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As economies around the world begin to reopen, something else is occurring simultaneously: the number of cases of COVID-19 is skyrocketing.

The tally around the globe surpassed seven million this week – up from around a million a couple of months ago. But under pressure to stanch the damage the virus has done to jobs and businesses, governments are removing many of the restrictions originally put in place to stop the spread of the disease.

And the results have been predictable.

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India is seeing a surge, as is Mexico and several countries in South America, too. Closer to home, the Associated Press reports that the number of cases has risen in 21 U.S. states. A month after reopening, Florida reported the most new cases of any seven-day period since the virus arrived in the state. In Texas, hospital admissions recently spiked to their highest total yet.

In Arizona, which reopened its economy on May 15, the hospital system is under an enormous burden because of the rapid escalation of new cases. Particularly troubling is the number of people who have had to be put on ventilators.

We mention this as Ontario and Alberta get ready to move to Phase 2 of their reopening plans; Alberta is moving forward a full week ahead of schedule. Given what we are witnessing around the globe, it seems to be a roll of the dice.

While saying the move is “anchored in science and solid data,” Alberta Premier Jason Kenney announced that this phase will see the reopening of public libraries and wellness services such as acupuncture and reflexology. Also allowed to open their doors again are personal-service operations including spas, massage-therapy businesses and nail salons.

Indoor fitness centres can reopen, as well as ice rinks. So can casinos, movie theatres and bingo halls. Perhaps as surprising as anything, the Alberta government is lifting restrictions on the number of people who can gather in bars and restaurants, as well as places of worship. Friends and families can form cohorts of up to 15 people with whom they can interact on a “normal” basis.

“The point wasn’t to indefinitely shut down everything we do in society,” Mr. Kenney said in announcing the new policy.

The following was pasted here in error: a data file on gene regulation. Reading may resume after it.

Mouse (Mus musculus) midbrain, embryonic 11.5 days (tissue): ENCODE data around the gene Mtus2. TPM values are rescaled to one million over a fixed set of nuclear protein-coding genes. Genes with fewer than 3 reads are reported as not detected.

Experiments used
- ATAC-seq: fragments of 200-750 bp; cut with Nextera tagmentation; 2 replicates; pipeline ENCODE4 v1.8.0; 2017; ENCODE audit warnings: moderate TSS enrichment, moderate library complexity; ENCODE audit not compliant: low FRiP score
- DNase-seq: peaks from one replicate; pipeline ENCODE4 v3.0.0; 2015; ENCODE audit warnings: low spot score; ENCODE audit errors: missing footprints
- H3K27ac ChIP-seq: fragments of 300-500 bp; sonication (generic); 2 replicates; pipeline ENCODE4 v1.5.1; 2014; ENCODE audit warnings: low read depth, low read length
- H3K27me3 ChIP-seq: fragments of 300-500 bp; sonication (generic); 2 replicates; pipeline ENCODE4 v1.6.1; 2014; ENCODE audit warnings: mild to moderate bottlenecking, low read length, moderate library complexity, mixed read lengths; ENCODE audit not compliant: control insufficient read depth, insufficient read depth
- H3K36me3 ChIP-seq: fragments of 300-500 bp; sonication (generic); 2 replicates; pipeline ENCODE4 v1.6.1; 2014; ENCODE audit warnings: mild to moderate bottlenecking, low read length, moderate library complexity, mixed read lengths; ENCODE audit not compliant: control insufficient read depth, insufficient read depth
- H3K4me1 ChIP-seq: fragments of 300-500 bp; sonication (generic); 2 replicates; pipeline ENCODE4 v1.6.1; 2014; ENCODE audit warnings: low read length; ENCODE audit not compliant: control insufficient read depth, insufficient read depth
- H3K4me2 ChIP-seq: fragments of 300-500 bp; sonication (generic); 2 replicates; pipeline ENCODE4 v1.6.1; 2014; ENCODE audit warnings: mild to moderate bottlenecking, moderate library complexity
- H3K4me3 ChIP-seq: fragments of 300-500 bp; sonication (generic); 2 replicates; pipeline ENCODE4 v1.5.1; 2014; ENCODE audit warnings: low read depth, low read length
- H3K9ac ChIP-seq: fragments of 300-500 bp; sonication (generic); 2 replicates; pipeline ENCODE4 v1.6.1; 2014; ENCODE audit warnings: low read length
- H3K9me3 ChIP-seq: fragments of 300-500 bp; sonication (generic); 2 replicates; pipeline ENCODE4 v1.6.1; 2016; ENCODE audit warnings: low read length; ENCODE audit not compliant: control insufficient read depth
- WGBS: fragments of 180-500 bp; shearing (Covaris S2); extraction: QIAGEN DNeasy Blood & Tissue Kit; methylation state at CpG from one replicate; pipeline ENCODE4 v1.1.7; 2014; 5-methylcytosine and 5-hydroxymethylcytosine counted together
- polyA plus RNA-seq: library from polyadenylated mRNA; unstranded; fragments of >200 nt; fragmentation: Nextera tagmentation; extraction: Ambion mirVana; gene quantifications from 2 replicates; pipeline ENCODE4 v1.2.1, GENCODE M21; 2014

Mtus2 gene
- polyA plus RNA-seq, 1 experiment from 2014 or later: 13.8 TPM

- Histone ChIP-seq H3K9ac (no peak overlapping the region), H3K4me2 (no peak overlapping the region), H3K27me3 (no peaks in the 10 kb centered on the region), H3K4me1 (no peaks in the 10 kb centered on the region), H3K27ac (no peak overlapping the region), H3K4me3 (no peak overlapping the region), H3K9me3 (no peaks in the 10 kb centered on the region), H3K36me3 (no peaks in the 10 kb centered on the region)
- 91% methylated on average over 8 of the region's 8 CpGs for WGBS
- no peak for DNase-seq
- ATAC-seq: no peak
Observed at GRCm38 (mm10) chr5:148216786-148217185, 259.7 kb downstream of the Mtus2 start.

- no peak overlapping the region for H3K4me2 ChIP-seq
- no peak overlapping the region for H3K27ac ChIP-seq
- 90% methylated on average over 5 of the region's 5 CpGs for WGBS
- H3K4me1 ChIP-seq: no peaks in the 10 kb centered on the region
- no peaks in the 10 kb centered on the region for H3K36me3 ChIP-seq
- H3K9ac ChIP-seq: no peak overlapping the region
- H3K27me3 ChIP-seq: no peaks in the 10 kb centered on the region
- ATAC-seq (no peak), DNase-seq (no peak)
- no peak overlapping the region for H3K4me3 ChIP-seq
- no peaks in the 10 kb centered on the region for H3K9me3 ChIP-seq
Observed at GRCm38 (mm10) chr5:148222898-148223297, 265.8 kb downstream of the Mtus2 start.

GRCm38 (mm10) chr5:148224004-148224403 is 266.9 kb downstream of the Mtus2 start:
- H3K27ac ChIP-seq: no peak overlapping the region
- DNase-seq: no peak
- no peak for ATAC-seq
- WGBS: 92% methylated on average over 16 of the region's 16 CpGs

There is no doubt that many Albertans will cheer the government’s move. The province was in desperate financial shape before the pandemic arrived. The disease magnified the misery many were feeling. Consequently, there is no question that the Premier felt a sense of duty to start returning things to normal, or as normal as you can get in these perilous times.

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The question is, has the province gone too far, too fast? Alberta NDP Leader Rachel Notley accused Mr. Kenney of effectively declaring the pandemic over. The Premier did get in some trouble earlier for referring to COVID-19 as a type of flu – a line favoured by U.S. President Donald Trump – something it most definitely is not.

Other populous provinces have not considered anything close to the level of openness that Alberta is preparing for. British Columbia, considered the gold standard in managing the virus, still has orders in place that manage the number of people that can gather under one roof. And B.C. is unlikely to lift these restrictions until a vaccine is available. (As of Friday, Alberta had recorded 7,316 cases of the virus, compared with 2,694 for B.C.)

Alberta has decided to go in a different direction.

As I mentioned, there is a huge risk here, and Mr. Kenney likely knows it. The worst thing that could happen is that Phase 2 sparks a deadly new outbreak of the virus, with new cases threatening to overwhelm the hospital system. That, in turn, would force the Premier to do something no head of government in this country wants to do: start shutting things down again.

It’s tough enough to close and reopen a business once, let alone twice. A second wave of COVID-19 in Alberta that forces businesses to shutter again would come at a huge economic price.

“It would be very surprising if we did not have a resurgence in cases after this reopening,” said Calgary Mayor Naheed Nenshi. “It’s a calculated risk that the province is taking.”

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Alberta could pull it off if people don’t take the reopening as permission to throw caution to the wind. People are still expected to maintain a safe distance from others, and wear face coverings while in enclosed spaces. Many of the rules of pandemic life remain, even if new freedoms are being granted.

For the province’s sake, I hope the gamble pays off. But at the end of the day, it’s the people of Alberta who will have the biggest say in whether or not it does.

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